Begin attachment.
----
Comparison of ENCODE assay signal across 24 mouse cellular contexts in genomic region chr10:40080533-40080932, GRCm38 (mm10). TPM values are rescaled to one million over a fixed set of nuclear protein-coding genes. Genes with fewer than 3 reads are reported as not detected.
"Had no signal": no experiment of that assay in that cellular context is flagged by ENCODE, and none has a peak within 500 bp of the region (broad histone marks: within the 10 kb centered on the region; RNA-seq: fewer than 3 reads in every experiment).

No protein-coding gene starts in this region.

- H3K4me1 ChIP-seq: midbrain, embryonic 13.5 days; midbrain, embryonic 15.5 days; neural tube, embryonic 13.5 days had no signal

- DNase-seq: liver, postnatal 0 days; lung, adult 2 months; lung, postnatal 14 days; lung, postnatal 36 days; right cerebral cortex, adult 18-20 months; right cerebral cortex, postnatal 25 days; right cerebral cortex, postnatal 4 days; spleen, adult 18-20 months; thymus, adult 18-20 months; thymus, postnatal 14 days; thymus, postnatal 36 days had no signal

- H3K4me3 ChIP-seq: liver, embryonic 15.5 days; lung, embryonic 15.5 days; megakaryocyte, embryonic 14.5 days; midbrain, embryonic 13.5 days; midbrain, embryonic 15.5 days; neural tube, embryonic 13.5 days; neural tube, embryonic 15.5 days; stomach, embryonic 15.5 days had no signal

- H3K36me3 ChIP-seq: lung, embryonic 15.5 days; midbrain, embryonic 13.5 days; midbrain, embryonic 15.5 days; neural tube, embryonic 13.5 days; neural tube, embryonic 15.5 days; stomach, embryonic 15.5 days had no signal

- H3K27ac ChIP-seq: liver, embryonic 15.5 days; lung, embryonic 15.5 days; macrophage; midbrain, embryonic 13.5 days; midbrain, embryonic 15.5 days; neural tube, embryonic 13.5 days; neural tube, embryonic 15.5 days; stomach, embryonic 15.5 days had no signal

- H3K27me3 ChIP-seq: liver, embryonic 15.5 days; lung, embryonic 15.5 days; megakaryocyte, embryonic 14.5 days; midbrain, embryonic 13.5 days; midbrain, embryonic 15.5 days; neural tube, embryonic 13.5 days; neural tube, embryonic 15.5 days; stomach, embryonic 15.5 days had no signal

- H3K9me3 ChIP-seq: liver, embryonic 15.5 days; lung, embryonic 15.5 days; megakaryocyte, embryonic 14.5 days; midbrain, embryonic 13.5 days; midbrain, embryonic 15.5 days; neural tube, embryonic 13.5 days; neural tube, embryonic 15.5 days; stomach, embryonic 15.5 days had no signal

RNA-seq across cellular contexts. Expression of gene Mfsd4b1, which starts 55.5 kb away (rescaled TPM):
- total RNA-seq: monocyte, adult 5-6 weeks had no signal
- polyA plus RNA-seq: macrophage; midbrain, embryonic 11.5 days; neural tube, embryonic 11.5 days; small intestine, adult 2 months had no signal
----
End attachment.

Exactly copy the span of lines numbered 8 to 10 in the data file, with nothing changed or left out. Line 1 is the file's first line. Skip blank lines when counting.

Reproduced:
- H3K27ac ChIP-seq: liver, embryonic 15.5 days; lung, embryonic 15.5 days; macrophage; midbrain, embryonic 13.5 days; midbrain, embryonic 15.5 days; neural tube, embryonic 13.5 days; neural tube, embryonic 15.5 days; stomach, embryonic 15.5 days had no signal

- H3K27me3 ChIP-seq: liver, embryonic 15.5 days; lung, embryonic 15.5 days; megakaryocyte, embryonic 14.5 days; midbrain, embryonic 13.5 days; midbrain, embryonic 15.5 days; neural tube, embryonic 13.5 days; neural tube, embryonic 15.5 days; stomach, embryonic 15.5 days had no signal

- H3K9me3 ChIP-seq: liver, embryonic 15.5 days; lung, embryonic 15.5 days; megakaryocyte, embryonic 14.5 days; midbrain, embryonic 13.5 days; midbrain, embryonic 15.5 days; neural tube, embryonic 13.5 days; neural tube, embryonic 15.5 days; stomach, embryonic 15.5 days had no signal